This article is a part of the Black Monuments Project, which imagines a world that celebrates Black heroes in 54 U.S. states and territories.
The recent controversy surrounding Marsha P. Johnson’s story — specifically the Netflix documentary that attempts to tell it, and the allegations leveled by transgender filmmaker Reina Gossett that it was based on her uncredited research — is an unfortunate development that nevertheless seems appropriate to such a tumultuous and passionate a life.
Johnson, born in 1945 in Elizabeth, New Jersey, did little halfway. She was a proud, black transgender rights activist at a time when most of America lacked both the vocabulary and empathy to presume such rights were worth their investment (sadly, this hasn’t changed much). She was among the first to confront police during the Stonewall rebellion of 1969, which is remembered as perhaps the defining catalyst of the gay liberation movement.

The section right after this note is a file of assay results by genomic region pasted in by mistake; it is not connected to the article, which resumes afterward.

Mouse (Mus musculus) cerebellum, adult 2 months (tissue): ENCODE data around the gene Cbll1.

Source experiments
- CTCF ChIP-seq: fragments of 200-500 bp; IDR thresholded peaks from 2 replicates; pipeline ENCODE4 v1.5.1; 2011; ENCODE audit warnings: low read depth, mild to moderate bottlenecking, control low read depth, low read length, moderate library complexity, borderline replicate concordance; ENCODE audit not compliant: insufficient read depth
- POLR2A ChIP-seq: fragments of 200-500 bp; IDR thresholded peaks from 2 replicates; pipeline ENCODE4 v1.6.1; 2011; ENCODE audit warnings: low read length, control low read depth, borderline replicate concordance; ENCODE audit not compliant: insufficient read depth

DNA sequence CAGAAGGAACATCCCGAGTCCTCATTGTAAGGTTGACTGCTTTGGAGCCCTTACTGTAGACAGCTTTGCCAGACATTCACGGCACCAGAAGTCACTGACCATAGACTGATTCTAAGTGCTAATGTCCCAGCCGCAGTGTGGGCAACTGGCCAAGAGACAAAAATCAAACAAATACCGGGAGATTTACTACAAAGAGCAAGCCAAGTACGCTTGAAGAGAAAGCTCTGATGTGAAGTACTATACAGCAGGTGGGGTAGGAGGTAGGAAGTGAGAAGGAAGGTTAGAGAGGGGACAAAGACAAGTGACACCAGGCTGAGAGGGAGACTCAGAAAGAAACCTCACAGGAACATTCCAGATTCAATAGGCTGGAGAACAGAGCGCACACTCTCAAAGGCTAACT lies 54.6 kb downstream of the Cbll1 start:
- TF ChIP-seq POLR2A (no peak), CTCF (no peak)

Johnson poured into her work and community, which earned her the love and admiration of much of the Greenwich Village neighborhood she called home. People referred to her as “mayor of Christopher Street.” To much of the mainstream today, she remains a little-known hero of the LGBTQ rights struggle, a black woman whose deeply intersectional outlook on organizing seems that much further ahead of its time considering how revolutionary today’s black activism movements’ investment in black LGBTQ rights seem.
Black Lives Matter, with its largely queer and female leadership apparatus, owes a major debt to Johnson and her politics. The gay liberation movement, both past and present, owes arguably an even bigger one. At a time when transgender women of color are being murdered at alarming rates, and the very existence and validity of trans identity remains up for debate to a large segment of the U.S. population, it can feel like we today are still scurrying to catch up to where Johnson had been all along.
It’s rare that a person correctly presages future activist zeitgeists and priorities as presciently as Johnson did. So, for this and a host of other reasons too numerous to list here, Mic’s Black Monuments Project honors her.